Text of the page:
Your Life is Your Message Finding Harmony with Yourself, Others the Earth

Book Review: Your Life is Your Message

When Mahatma Gandhi was asked by a European reporter, “Do you have a message I can take back to my people?” Gandhi replied, “My life is my message.”

Your Life is Your Message:
Finding Harmony with Yourself, Others & the Earth, by Eknath Easwaran

When Mahatma Gandhi was asked by a European reporter, “Do you have a message I can take back to my people?” Gandhi replied, “My life is my message.” If one is faced with the same question, how would one answer? Would there be room for growth or would one be satisfied with the status quo? In Eknath Easwaran’s Your Life is Your Message, he guides the readers on the need to grow to properly address “the intense restlessness of our young people, the dissatisfaction and stifled idealism which haunts so many older people … signs that our society is ready to shed an outworn definition of who we are and what we can become.” The time has come to take new approaches that promote healthy growth and renewal of the individual and community.

As such, with the upcoming annual return of Valentine’s Day, many people are scampering, spending money hoping to create intimate “loving feelings” with their partner. Yet, people wonder why many relationships today are so short-termed. Easwaran points out an axiom of human existence and constructively reframes it, as we are “…getting older, [our body loses] its resilience, strength and energy… [It] is a hard blow at physical romance. So don’t blame yourself or anybody else if a physical relationship doesn’t last. There was very little there in the first place. On the other hand, there is no more dependable and delightful basis for a romantic relationship than two people working together for a great cause that is bigger than themselves, forgetting their personal differences…this is the “marriage of true minds,” which only grows more beautiful with the passage of time” – a tested formula for long term relationships.

So, what does an enduring love look like? Easwaran illustrates with the rare long term relationship of Mahatma Gandhi and his wife, Kasturbai Gandhi, that despite their massive trials and tribulations that they endured for helping to organize India’s Independence from British colonialism, their love as a couple blossomed. How deep was their love? Kasturbai was once asked how many children she had, she replied, “I have only four but my husband has four hundred million.” In that anecdote, Easwaran gently reminds readers that no one is childless. “All the world’s children are our children. Anybody does anything to harm the future of the earth is doing harm to their own children.” Easwaran helps reframe often outdated and exploitive concepts of love, into a healthier extraction that substantially increases the chances for building healthier long term relationships.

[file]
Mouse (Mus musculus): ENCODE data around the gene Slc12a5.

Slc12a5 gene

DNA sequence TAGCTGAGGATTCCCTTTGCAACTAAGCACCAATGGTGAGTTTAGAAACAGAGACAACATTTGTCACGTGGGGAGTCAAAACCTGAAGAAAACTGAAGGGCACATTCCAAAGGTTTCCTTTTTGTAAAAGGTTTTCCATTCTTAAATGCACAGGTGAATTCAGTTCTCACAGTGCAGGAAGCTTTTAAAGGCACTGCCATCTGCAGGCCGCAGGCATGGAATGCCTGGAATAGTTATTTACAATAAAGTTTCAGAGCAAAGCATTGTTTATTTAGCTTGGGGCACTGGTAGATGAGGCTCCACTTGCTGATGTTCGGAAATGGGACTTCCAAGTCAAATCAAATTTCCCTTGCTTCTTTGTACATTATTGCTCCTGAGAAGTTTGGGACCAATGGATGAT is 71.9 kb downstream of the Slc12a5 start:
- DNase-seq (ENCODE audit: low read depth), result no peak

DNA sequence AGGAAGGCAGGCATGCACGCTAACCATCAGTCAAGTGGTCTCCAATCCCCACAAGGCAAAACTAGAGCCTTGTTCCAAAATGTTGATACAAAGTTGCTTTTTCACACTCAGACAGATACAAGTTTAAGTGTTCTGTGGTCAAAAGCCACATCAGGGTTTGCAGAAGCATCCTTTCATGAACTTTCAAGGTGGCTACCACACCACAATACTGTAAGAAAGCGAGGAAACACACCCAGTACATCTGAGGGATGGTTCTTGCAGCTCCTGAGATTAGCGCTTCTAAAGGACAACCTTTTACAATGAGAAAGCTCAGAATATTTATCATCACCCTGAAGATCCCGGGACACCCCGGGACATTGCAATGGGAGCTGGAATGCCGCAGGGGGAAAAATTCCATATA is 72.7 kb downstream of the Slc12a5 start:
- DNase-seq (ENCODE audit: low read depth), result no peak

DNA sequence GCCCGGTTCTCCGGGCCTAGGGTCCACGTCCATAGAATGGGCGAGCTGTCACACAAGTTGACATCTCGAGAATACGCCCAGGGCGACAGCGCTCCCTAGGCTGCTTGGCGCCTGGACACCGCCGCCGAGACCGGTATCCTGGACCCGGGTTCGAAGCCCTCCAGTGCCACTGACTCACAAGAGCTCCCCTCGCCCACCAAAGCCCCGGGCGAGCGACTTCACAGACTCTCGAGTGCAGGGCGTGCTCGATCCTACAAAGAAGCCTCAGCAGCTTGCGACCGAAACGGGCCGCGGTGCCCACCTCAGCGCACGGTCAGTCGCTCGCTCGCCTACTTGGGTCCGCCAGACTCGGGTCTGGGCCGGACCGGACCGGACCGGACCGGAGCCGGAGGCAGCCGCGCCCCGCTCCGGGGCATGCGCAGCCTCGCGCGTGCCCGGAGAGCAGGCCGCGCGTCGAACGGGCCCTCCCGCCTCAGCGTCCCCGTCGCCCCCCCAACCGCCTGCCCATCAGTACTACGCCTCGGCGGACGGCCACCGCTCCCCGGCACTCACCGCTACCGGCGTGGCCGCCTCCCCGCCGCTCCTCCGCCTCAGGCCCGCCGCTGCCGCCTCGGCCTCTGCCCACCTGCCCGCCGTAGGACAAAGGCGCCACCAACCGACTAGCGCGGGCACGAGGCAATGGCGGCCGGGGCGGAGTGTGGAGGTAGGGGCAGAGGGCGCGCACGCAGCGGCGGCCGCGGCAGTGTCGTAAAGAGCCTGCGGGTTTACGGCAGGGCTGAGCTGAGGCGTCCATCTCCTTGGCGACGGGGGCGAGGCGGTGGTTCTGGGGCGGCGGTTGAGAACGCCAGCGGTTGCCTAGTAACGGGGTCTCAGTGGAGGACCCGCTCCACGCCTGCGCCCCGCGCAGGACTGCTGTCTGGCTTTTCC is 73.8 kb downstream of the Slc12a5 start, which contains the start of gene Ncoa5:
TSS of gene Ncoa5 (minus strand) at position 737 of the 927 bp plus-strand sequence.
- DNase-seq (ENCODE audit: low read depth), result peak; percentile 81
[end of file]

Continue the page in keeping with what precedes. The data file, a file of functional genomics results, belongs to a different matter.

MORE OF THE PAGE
Could that love be expanded to include oneself and other beings, including non-humans? Yes. Love, in this context, is life-giving. Easwaran connects his readers to creating harmony with oneself though supporting one’s social and physical environments, including helping “keystone” species survive and thrive. “Without … keystone species, the ecosystem would be dramatically different or cease to exist altogether.”1 The fragility of Earth’s ecosystems continues to be underestimated, as seen through frequently damaging human settlements and activities, as Easwaran notes, “not only driving species to extinction, but …[can threaten] the water, soil and atmosphere on which our own lives depend.”

Lastly, Easwaran shares his Eight Point Program of meditation and allied disciplines that can help bring harmony to one’s life:

  • Meditation (can be used along with exercises, such as Yoga)
  • Mantra (supports mental health, by providing some “grounding” or calming effects during high stress moments, through helping one reconnect with his/her five senses)
  • Slowing Down (prioritizing for quality, purposeful living)
  • One-Pointed Attention (focusing on meeting each set goal in a methodical manner)
  • Training senses (discerning each stimulus exposure, so as to achieve “higher self” development)
  • Putting others first (helping to deepen relationships, as well as building a higher functioning team or community)
  • Spiritual Companionship (creating positive circles of influence of support for one another with similar goals of companionship and community-building)
  • Reading the Mystics (of various faiths, but can also include the physical and social sciences – for awe-inspiring sharing and discoveries that can help facilitate healthier living)

This powerful book has many more excellent ideas that can help gently reset many people’s mindsets, in helping them achieve a higher quality of living, as it guides them away from their current rigid thought systems to a more flowing adaption to life’s many ongoing challenges. True, we were not given a “life manual” at the time of our birth. Hence, for many people, life has often been a series of social experiments, producing varying results. However, using the wisdom that Easwaran leaves for his readers in his easy to read book (126 pages), we can make more intelligent choices along the way that will more positively impact our future in the years ahead on this delicate blue planet called, Earth. So if “our lives are our message”, what message would we want to give to “our children” – whether it is to the ones we have or the seven billion?


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